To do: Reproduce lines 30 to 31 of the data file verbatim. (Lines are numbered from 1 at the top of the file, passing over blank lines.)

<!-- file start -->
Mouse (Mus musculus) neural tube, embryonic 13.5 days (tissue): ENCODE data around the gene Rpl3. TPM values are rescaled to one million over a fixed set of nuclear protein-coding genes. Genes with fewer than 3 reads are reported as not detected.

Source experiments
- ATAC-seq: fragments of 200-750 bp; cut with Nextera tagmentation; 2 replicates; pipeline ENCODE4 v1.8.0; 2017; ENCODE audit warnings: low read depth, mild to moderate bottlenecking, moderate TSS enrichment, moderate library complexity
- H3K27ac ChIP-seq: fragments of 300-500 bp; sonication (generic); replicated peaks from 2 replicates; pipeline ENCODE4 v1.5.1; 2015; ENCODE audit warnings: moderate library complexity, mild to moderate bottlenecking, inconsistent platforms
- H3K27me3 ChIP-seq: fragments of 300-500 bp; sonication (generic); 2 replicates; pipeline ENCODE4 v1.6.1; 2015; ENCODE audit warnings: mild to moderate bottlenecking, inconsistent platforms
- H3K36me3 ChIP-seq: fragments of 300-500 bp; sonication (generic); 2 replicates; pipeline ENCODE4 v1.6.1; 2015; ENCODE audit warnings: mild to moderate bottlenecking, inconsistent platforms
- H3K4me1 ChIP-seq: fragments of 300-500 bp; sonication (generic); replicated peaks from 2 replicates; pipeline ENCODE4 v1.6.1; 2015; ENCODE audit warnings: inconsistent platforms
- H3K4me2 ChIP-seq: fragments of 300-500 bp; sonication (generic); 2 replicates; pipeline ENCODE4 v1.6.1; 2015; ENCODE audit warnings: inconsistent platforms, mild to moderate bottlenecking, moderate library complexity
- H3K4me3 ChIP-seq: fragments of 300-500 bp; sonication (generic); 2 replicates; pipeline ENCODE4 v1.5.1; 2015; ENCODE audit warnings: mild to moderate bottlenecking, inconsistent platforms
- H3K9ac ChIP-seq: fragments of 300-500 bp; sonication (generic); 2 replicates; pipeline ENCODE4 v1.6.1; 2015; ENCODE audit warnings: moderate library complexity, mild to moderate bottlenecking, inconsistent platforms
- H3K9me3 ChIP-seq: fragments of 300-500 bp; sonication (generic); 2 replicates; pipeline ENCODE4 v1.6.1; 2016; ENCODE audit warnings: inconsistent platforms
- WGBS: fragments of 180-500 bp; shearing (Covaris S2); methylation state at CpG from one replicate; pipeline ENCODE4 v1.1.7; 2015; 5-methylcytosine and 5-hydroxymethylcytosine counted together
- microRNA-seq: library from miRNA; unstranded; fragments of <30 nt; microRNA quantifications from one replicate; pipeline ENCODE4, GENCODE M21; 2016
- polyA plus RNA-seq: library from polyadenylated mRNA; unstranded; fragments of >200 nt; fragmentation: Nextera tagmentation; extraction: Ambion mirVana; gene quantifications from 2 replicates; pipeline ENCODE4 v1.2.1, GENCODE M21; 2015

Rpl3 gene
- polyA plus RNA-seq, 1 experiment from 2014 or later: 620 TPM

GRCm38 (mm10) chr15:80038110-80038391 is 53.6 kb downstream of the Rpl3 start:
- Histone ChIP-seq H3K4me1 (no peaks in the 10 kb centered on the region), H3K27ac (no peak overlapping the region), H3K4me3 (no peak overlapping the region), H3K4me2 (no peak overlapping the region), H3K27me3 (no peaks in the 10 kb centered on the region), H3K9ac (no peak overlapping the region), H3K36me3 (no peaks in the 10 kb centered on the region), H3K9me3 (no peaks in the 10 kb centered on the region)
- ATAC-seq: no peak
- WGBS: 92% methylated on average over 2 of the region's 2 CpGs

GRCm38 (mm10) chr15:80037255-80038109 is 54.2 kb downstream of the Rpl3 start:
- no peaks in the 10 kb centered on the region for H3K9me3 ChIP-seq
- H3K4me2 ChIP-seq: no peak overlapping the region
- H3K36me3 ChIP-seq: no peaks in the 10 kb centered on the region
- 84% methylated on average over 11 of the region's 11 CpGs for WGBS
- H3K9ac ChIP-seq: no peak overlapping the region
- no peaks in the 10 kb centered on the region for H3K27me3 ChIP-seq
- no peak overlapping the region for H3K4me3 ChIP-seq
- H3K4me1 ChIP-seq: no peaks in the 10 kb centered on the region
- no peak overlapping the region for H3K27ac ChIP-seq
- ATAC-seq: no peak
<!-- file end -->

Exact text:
- no peak overlapping the region for H3K27ac ChIP-seq
- ATAC-seq: no peak